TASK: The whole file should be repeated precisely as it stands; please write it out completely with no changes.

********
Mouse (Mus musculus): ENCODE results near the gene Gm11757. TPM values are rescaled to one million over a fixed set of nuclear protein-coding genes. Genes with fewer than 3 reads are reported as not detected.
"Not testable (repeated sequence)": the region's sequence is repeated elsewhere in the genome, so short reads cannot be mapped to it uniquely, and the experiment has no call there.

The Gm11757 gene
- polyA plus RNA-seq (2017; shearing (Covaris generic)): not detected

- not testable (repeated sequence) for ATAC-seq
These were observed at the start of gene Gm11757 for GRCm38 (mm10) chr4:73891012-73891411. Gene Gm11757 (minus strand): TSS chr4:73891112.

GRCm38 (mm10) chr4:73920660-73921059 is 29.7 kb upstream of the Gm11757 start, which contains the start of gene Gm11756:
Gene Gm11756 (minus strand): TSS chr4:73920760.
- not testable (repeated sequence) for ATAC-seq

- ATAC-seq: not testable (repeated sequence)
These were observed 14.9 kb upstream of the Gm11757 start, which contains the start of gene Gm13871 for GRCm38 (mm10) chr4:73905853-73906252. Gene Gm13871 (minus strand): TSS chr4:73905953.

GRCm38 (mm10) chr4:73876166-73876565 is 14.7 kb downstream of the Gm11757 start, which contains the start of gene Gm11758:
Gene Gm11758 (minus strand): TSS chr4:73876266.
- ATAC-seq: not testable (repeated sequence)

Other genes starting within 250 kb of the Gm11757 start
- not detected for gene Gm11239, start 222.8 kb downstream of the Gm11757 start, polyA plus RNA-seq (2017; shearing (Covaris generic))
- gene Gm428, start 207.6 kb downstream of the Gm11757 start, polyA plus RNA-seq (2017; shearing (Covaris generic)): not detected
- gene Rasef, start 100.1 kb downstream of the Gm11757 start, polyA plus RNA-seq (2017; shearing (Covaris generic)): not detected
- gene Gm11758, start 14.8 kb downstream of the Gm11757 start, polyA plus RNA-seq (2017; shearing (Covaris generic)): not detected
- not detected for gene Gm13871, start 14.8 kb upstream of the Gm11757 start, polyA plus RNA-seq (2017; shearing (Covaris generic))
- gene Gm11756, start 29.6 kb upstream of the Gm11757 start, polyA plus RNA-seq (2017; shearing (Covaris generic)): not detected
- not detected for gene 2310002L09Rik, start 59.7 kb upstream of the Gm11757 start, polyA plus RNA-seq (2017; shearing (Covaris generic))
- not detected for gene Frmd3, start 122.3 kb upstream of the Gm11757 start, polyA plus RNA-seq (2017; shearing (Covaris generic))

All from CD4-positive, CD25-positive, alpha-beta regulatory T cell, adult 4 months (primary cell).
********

Mouse (Mus musculus): ENCODE results near the gene Gm11757. TPM values are rescaled to one million over a fixed set of nuclear protein-coding genes. Genes with fewer than 3 reads are reported as not detected.
"Not testable (repeated sequence)": the region's sequence is repeated elsewhere in the genome, so short reads cannot be mapped to it uniquely, and the experiment has no call there.

The Gm11757 gene
- polyA plus RNA-seq (2017; shearing (Covaris generic)): not detected

- not testable (repeated sequence) for ATAC-seq
These were observed at the start of gene Gm11757 for GRCm38 (mm10) chr4:73891012-73891411. Gene Gm11757 (minus strand): TSS chr4:73891112.

GRCm38 (mm10) chr4:73920660-73921059 is 29.7 kb upstream of the Gm11757 start, which contains the start of gene Gm11756:
Gene Gm11756 (minus strand): TSS chr4:73920760.
- not testable (repeated sequence) for ATAC-seq

- ATAC-seq: not testable (repeated sequence)
These were observed 14.9 kb upstream of the Gm11757 start, which contains the start of gene Gm13871 for GRCm38 (mm10) chr4:73905853-73906252. Gene Gm13871 (minus strand): TSS chr4:73905953.

GRCm38 (mm10) chr4:73876166-73876565 is 14.7 kb downstream of the Gm11757 start, which contains the start of gene Gm11758:
Gene Gm11758 (minus strand): TSS chr4:73876266.
- ATAC-seq: not testable (repeated sequence)

Other genes starting within 250 kb of the Gm11757 start
- not detected for gene Gm11239, start 222.8 kb downstream of the Gm11757 start, polyA plus RNA-seq (2017; shearing (Covaris generic))
- gene Gm428, start 207.6 kb downstream of the Gm11757 start, polyA plus RNA-seq (2017; shearing (Covaris generic)): not detected
- gene Rasef, start 100.1 kb downstream of the Gm11757 start, polyA plus RNA-seq (2017; shearing (Covaris generic)): not detected
- gene Gm11758, start 14.8 kb downstream of the Gm11757 start, polyA plus RNA-seq (2017; shearing (Covaris generic)): not detected
- not detected for gene Gm13871, start 14.8 kb upstream of the Gm11757 start, polyA plus RNA-seq (2017; shearing (Covaris generic))
- gene Gm11756, start 29.6 kb upstream of the Gm11757 start, polyA plus RNA-seq (2017; shearing (Covaris generic)): not detected
- not detected for gene 2310002L09Rik, start 59.7 kb upstream of the Gm11757 start, polyA plus RNA-seq (2017; shearing (Covaris generic))
- not detected for gene Frmd3, start 122.3 kb upstream of the Gm11757 start, polyA plus RNA-seq (2017; shearing (Covaris generic))

All from CD4-positive, CD25-positive, alpha-beta regulatory T cell, adult 4 months (primary cell).